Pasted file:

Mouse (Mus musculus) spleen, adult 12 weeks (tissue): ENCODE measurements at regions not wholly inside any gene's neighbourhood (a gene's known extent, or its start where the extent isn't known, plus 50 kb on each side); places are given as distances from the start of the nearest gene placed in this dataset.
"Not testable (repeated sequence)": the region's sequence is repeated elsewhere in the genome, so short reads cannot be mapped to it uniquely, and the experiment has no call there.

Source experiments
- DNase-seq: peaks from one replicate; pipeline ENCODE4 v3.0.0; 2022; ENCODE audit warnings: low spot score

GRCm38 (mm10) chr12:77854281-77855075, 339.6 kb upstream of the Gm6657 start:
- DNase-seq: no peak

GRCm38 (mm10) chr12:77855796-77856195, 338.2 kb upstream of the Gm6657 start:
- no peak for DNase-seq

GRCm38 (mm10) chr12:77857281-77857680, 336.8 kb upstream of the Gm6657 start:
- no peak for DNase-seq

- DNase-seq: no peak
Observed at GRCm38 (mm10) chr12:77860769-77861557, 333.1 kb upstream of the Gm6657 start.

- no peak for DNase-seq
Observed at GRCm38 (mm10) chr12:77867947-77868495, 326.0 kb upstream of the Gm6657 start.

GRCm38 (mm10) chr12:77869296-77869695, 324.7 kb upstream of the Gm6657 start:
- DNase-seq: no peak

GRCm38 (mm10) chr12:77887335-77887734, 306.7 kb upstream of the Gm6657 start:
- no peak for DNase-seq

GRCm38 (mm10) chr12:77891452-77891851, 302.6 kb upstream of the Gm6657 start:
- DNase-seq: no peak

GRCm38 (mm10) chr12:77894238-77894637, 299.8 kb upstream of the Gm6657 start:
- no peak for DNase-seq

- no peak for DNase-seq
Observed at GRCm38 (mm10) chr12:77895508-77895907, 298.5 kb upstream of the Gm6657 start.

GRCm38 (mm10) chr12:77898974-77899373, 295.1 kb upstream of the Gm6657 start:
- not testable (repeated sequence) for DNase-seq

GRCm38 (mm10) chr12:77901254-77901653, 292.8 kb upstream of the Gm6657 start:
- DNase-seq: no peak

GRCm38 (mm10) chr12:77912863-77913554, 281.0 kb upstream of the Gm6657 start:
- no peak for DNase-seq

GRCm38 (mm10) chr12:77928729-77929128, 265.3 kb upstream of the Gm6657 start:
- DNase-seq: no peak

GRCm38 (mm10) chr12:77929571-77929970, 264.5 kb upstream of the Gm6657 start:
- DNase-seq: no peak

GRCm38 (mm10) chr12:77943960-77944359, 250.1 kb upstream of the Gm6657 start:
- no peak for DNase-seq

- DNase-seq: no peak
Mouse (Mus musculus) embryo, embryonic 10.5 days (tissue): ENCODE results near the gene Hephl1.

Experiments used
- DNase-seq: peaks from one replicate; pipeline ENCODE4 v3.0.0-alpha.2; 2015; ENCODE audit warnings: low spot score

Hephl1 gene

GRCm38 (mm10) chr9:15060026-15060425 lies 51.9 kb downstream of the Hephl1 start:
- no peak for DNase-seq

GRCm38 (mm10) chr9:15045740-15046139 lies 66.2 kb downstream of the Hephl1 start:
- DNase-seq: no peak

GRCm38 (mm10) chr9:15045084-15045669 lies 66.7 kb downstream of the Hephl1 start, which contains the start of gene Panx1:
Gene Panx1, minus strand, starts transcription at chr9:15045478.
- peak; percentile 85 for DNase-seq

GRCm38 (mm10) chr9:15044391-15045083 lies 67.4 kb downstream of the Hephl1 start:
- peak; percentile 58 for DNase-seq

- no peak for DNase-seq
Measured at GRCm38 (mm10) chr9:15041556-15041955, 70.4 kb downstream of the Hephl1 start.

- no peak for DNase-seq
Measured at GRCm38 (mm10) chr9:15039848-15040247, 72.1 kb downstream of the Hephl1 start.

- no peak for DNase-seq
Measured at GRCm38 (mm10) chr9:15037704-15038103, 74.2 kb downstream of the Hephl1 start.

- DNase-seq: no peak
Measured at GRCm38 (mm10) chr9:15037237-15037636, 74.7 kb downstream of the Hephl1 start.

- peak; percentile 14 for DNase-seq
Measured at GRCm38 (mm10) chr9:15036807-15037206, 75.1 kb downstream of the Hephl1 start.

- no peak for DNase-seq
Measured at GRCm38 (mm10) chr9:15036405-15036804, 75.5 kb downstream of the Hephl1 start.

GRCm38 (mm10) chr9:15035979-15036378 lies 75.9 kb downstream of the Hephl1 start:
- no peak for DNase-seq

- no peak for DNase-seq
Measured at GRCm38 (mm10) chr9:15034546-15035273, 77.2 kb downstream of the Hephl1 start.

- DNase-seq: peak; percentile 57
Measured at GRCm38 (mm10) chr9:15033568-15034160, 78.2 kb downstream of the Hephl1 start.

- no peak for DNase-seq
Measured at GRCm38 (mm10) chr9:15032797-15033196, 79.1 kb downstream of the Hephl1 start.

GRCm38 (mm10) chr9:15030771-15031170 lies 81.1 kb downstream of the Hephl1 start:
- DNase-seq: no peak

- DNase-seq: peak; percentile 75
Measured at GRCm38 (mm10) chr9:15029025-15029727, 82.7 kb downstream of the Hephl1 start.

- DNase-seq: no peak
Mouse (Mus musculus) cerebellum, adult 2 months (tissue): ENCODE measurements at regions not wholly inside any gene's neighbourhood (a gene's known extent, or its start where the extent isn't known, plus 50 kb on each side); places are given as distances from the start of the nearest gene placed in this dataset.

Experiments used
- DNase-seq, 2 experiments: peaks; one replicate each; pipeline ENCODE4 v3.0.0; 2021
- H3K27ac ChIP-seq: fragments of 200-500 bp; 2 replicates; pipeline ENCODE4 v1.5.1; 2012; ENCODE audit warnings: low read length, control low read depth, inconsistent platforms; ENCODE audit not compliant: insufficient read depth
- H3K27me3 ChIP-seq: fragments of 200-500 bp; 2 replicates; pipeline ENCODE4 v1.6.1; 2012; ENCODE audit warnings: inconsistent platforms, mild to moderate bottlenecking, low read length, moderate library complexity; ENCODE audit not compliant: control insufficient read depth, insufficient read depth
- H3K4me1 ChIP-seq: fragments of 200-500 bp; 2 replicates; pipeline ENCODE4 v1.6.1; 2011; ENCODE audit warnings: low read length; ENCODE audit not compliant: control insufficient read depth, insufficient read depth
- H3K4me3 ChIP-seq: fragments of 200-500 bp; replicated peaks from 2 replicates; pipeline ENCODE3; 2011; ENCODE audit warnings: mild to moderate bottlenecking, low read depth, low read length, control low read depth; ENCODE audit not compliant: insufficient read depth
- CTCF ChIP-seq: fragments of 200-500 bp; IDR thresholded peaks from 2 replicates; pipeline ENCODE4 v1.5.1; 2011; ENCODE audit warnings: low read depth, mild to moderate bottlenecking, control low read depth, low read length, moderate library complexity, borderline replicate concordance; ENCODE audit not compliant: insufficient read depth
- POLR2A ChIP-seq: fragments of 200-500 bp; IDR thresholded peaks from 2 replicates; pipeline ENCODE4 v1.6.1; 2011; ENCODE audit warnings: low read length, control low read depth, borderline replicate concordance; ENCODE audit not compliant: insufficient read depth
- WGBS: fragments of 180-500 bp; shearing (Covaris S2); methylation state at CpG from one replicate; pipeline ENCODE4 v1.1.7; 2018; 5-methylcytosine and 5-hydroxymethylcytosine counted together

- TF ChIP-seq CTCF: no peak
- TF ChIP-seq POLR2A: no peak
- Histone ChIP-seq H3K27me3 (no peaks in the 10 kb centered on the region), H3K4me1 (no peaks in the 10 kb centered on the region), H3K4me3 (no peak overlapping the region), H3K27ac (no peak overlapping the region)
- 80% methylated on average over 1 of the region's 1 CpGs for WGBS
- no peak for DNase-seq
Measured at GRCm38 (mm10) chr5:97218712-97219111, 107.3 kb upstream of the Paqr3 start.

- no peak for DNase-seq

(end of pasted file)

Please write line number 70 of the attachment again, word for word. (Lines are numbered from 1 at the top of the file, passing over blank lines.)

Measured at GRCm38 (mm10) chr9:15032797-15033196, 79.1 kb downstream of the Hephl1 start.